Dead to rights

Dead to rights is an idiom that has been in use at least since the mid-1800s. We will examine the meaning of the idiom dead to rights, where it came from and some examples of its use in sentences.

Dead to rights means having overwhelming evidence of someone’s guilt, having irrefutable proof that someone is responsible for something. The idiom dead to rights came into use before the 1850s in the United States. Specifically, it has been traced to the criminal community in New York City. Dead to rights is an example of the use of the word dead to describe something that is certain or unequivocal, seen in phrases such as dead certain, dead broke, dead sure, dead serious, dead drunk. The latter half of the idiom, to rights, means in a proper manner. The idiom is usually rendered with the word have, as in have someone dead to rights. Related phrases are has someone dead to rights, had someone dead to rights.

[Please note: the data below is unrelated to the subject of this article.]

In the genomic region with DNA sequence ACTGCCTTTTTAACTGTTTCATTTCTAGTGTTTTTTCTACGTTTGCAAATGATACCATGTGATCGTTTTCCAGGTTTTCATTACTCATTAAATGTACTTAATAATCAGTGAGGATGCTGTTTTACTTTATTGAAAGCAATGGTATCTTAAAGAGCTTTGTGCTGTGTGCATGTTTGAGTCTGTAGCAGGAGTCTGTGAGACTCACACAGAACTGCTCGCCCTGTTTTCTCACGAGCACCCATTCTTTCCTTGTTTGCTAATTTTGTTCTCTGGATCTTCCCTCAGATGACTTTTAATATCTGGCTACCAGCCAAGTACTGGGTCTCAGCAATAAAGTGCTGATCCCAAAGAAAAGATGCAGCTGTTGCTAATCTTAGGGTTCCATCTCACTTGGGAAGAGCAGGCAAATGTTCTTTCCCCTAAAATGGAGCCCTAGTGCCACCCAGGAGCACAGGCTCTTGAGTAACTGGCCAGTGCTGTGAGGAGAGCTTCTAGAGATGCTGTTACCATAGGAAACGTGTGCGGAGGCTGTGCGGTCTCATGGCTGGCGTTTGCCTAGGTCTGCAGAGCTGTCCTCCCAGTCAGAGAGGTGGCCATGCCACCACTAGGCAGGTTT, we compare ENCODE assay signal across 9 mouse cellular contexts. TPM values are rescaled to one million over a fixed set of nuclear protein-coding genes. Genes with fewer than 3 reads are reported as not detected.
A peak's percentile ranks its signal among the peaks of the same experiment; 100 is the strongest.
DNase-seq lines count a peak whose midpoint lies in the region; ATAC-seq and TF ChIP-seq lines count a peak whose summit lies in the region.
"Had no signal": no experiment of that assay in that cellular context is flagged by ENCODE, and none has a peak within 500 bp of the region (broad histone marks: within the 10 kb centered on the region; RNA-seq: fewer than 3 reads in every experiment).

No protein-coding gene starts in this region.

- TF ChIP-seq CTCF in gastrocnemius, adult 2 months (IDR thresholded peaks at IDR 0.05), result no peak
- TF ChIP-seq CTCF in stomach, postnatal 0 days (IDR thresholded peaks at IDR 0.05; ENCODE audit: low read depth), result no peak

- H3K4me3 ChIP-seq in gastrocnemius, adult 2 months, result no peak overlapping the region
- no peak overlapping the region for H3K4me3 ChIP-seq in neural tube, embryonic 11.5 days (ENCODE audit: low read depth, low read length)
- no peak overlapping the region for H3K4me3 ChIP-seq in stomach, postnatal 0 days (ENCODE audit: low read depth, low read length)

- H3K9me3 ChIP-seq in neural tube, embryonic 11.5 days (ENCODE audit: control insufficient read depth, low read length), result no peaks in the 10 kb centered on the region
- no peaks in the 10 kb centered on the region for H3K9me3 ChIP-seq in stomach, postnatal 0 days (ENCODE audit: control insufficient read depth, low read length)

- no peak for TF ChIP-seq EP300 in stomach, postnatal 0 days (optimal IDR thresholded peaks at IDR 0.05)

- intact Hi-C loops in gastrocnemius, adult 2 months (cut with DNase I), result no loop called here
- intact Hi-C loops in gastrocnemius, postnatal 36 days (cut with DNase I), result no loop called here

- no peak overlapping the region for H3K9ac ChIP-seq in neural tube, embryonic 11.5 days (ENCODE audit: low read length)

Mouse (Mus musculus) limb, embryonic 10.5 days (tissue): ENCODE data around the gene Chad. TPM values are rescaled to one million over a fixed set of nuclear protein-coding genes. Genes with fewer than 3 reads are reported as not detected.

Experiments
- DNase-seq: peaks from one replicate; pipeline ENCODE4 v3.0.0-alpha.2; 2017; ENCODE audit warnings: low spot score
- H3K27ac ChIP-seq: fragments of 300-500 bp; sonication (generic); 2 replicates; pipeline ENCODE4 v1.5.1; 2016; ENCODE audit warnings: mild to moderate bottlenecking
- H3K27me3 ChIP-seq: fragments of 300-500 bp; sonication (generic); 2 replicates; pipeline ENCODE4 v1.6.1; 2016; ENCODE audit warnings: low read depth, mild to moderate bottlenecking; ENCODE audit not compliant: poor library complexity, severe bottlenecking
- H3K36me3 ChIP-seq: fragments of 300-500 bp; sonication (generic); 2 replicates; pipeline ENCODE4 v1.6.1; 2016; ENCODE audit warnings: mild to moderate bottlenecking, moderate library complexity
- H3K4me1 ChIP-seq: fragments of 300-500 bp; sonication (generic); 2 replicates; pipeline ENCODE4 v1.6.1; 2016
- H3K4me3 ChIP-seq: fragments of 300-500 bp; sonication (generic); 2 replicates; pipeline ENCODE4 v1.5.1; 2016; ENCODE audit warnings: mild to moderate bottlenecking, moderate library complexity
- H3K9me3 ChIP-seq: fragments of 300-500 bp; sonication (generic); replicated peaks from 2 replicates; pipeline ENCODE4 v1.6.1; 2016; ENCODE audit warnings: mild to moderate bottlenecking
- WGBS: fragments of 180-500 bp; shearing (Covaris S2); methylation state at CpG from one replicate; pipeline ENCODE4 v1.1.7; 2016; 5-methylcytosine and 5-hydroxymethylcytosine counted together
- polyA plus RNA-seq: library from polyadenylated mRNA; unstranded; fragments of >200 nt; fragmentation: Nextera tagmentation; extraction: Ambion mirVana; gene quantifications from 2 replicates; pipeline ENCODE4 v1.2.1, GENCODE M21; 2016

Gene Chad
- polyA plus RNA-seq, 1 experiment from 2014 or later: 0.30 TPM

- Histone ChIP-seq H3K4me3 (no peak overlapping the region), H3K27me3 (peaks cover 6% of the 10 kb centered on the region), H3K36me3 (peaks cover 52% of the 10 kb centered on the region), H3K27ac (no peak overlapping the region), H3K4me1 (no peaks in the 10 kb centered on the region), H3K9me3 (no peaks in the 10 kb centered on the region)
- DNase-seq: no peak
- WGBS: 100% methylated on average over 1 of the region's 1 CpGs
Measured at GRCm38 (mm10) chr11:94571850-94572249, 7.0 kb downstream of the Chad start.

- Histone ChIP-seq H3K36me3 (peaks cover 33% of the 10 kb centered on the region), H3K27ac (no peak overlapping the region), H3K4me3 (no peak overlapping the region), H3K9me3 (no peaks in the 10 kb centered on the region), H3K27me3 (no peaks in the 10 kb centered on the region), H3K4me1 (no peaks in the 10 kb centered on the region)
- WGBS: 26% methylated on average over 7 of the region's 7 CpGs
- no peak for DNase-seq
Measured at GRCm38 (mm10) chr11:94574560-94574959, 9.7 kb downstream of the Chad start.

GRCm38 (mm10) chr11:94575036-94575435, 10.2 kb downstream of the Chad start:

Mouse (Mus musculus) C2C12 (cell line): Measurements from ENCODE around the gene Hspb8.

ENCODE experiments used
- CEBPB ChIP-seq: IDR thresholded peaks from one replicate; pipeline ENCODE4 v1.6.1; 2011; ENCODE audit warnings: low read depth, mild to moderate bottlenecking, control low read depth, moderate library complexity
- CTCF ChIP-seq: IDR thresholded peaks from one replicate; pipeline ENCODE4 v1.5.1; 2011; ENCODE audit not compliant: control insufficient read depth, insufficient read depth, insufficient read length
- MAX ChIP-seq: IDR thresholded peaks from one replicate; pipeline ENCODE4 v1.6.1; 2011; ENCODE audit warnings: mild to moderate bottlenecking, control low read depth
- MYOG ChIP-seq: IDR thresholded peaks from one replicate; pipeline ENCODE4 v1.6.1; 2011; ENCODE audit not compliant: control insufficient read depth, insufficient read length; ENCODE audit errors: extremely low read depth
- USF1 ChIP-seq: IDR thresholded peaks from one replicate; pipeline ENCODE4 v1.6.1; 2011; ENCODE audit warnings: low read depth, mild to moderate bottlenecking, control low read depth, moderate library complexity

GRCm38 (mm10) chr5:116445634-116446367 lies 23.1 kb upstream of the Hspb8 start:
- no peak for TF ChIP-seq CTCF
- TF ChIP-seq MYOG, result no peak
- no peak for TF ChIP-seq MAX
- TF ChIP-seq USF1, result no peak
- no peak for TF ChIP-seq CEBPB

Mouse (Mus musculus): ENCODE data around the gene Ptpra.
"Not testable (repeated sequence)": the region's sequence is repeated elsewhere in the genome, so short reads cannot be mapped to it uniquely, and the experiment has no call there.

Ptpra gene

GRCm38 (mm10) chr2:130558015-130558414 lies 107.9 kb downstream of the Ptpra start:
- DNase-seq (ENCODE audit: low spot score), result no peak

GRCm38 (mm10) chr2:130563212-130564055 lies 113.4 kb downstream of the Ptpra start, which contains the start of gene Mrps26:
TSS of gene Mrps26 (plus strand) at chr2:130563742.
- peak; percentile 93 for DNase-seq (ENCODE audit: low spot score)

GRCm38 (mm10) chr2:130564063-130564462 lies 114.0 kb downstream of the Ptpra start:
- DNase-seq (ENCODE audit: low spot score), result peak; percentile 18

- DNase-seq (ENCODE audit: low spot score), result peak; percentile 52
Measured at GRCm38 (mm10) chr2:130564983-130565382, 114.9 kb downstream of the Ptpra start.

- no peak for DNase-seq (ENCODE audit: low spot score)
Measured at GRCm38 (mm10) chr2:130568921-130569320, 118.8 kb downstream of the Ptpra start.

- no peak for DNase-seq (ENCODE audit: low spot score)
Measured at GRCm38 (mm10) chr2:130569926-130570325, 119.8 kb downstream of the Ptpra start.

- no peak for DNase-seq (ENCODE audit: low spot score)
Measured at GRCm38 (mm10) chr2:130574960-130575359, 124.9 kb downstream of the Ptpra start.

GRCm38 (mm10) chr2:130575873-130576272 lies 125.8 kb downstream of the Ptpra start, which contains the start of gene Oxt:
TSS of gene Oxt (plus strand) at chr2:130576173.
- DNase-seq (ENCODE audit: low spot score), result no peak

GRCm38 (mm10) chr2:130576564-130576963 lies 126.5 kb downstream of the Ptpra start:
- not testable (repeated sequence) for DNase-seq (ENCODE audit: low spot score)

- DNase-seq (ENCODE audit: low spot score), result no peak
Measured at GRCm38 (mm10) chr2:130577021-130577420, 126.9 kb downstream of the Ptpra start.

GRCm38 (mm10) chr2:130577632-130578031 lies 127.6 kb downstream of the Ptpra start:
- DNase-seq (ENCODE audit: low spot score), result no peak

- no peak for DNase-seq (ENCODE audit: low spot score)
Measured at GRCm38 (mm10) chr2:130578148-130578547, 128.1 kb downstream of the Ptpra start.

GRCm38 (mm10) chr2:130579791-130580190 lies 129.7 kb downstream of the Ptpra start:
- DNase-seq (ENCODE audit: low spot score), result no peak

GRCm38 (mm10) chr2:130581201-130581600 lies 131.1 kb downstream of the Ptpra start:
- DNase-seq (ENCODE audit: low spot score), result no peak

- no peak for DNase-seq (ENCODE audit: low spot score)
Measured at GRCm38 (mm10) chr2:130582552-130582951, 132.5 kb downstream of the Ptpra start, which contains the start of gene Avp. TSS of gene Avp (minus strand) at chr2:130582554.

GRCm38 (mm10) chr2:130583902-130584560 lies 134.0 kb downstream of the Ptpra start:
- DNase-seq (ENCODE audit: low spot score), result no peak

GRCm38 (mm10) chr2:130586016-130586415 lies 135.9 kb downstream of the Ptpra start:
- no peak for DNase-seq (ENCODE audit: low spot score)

Examples

When all was said and done, cynicism prevailed and Lesnar—who had WWE Universal champion Seth Rollins dead to rights—screamed “Friday!” in reference to the forthcoming Super ShowDown pay-per-view in Saudi Arabia.  (Forbes Magazine)

“Because he knows that after over two decades of sexually abusing underage girls, we blew this wide open and have him and his enablers dead to rights.” (The Philadelphia Inquirer)

Trump’s lawyers have formed joint defense agreements with Jerome Corsi, who Mueller appears to have dead to rights on both perjury and attempts to collude with Wikileaks.  (New York Magazine)